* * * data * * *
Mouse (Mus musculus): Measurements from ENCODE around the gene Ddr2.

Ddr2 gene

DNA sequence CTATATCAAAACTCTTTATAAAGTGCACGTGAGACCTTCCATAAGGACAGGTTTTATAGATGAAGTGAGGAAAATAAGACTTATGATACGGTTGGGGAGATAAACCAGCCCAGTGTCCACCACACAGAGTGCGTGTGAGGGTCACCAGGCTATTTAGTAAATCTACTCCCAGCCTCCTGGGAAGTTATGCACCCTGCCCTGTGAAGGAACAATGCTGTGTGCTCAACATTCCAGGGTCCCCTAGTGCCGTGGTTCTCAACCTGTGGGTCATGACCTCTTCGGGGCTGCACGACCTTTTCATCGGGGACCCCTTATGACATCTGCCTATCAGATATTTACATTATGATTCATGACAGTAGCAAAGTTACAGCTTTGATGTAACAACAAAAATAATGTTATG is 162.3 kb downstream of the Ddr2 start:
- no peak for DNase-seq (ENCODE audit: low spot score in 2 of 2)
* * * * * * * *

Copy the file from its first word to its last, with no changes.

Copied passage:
Mouse (Mus musculus): Measurements from ENCODE around the gene Ddr2.

Ddr2 gene

DNA sequence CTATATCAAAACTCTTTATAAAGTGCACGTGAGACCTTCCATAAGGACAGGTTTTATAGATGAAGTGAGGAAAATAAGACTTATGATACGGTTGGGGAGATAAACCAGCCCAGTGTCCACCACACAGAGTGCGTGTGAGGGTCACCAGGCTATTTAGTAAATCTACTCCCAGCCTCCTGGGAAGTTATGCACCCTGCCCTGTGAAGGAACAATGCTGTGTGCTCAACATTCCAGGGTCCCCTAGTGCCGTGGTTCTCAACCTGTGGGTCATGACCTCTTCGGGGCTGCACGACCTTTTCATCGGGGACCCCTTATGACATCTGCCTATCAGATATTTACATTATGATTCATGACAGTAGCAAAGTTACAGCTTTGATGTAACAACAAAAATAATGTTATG is 162.3 kb downstream of the Ddr2 start:
- no peak for DNase-seq (ENCODE audit: low spot score in 2 of 2)